Emanuel Julius to Jane Addams, March 8, 1916


March 8, 1916

My Dear Miss Addams:

This letter is written at Marcets request. She tells me you received a promise that she would let you know should our relationship become serious. Well, things have become serious -- terribly so. I don't entertain the slightest doubt that I love Marcet. It's a tense situation; I must say. I feel that Marcet is positive I love her deeply. I must say frankly that never have I felt this way. I have been attracted to a number of women, but Marcet is the first I have ever asked to marry (I hope she will be the last.)

Please don't think that this has been a sudden emotion. It really hasn't. Not until three Sundays ago did I even so much as speak to Marcet of any sort of affection, though I have been [page 2] totally "balled up" for a number of months. For quite a time I tried to convince myself that Marcet and I were good friends. For a while I was certain nothing would ever come of our sessions together, but it gradually dawned on me that I sincerely loved her.

I tried, in a thousand ways, to convince myself that it was all impossible, that Marcet would never love me, that we should go our [separate] ways, but I simply couldn't fool myself. Then it came out -- and Marcet accepted, instead of rejected, my overtures. I could hardly believe myself, at first it had seemed so improbable. I think Marcet and I should marry. I know I'll be happy with her. I'll try to make her happy. She is willing to take a chance. Let her. I think everything will work out beautifully. We disagree about a number of things, but temperamentally [page 3] we are compatible and that makes everything worth while. I believe we both have a sense of fairness and an appreciation of personal liberty. I know I can accept a person's viewpoint even though I must reject a person's conclusions. Marcet and I have many common enthusiasms. Again, it isn't good to be poured from the same pot into the same air. Marcet has her work and I have mine. We go to different worlds, but we return to a new sphere of our own creation that gives each of us a feeling of bliss. I think there are numerous surprises in each of us -- and, of course, that is important. Marcet understands me, but she doesn't know me, which isn't bad. We are mutually helpful. Marcet and I know we can aid each other in many ways. I'm glad I love her.

Let me tell you something [page 4] about myself. When about sixteen, I left my home in Philadelphia because I realized I could not do the things I wanted to do. I had several extremely difficult years, but finally I won for myself some sort of a foothold. Since then I have always hoed my own row. About seven years ago I was given a place on the N.Y. Call. I contributed (in my own crude way) to numerous inferior publications. This gave me an opportunity to express myself. I was happy. In 1911 I went to Milwaukee, where I joined the first staff of the Leader. I remained almost a year. Then I spent about six months on the now defunct Chicago World. Then I went to Los Angeles, where I started (aided by a number of California friends) a monthly magazine which was successful from the very first issue. This magazine (The Western Comrade) is still being published by Job Harriman and [page 5] Frank E. Wolfe, the men who purchased it from me. I'm proud of that experience. It makes me feel confident that my next one will be what I desire a magazine to be. While running this magazine I edited the Social-Democrat, the official organ of the California Socialists. At the same time I was associate editor of The Citizen, an official labor union publication. I also did publicity work for the city during a vigorous campaign for municipal ownership of power distribution plants. I was then given the opportunity to return to New York as editor of the magazine [section] of the Sunday Call, which I accepted. At the same time (for several months) I served the Carranza publicity bureau under the direction of Carlo de Fornaro. After a year or more in N.Y, I was offered the position of editorial writer for the Appeal to Reason. [page 6] I accepted because I wanted the experience of working on a successful weekly of huge circulation. I have been here since last September. I know my work is entirely satisfactory. I get $30 a week, at the end of this month I'll get $35.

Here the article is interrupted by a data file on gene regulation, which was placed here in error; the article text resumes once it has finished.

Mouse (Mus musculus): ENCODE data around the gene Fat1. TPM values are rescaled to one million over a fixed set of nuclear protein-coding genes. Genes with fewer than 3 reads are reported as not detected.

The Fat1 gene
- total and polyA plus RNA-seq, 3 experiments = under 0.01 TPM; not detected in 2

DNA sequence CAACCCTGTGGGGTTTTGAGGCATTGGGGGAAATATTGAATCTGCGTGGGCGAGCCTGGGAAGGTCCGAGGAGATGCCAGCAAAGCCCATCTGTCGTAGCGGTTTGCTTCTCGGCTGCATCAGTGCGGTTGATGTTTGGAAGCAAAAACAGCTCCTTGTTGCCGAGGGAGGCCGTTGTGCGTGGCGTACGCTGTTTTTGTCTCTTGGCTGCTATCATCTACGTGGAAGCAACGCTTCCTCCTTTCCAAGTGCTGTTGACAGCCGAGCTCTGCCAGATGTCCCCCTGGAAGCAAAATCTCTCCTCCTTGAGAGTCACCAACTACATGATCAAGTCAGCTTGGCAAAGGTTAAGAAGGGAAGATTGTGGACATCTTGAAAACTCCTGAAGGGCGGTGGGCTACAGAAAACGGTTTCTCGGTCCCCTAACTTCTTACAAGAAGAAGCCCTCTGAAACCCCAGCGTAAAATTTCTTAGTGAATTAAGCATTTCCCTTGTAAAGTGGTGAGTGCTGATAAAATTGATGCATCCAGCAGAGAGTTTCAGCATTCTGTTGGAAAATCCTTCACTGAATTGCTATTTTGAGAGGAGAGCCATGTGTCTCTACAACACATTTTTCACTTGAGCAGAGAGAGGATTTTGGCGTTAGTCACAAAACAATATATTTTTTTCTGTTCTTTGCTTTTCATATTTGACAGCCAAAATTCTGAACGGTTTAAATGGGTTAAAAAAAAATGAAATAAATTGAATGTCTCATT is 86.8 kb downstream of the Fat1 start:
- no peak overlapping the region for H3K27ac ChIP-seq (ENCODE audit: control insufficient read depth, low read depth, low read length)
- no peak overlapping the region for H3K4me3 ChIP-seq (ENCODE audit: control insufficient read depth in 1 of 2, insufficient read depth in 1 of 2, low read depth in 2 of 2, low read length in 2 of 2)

I know that all this isn't startling in the least, but the fact remains that I have developed my own efficiency to the point wherein I am (and have been for more than five years) completely independent. This ability of mine is of such a nature that I can, at any time, take my choice of several positions. I prefer, however to remain here with Marcet. I know I can always carry the burden of my own living expenses, and that is important, isn't it?

On a [separate] sheet I am sending you names of persons who know me. Write to them to learn what they think of me. All of [page 7] them are not my friends. Most of them are persons who know me through my work.

Sincerely yours,

Emanuel Julius.